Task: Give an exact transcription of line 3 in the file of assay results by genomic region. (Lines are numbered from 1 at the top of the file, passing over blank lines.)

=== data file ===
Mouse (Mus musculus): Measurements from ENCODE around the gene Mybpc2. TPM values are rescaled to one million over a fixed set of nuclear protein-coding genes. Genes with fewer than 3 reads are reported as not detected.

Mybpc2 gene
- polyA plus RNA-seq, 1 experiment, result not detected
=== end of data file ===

- polyA plus RNA-seq, 1 experiment, result not detected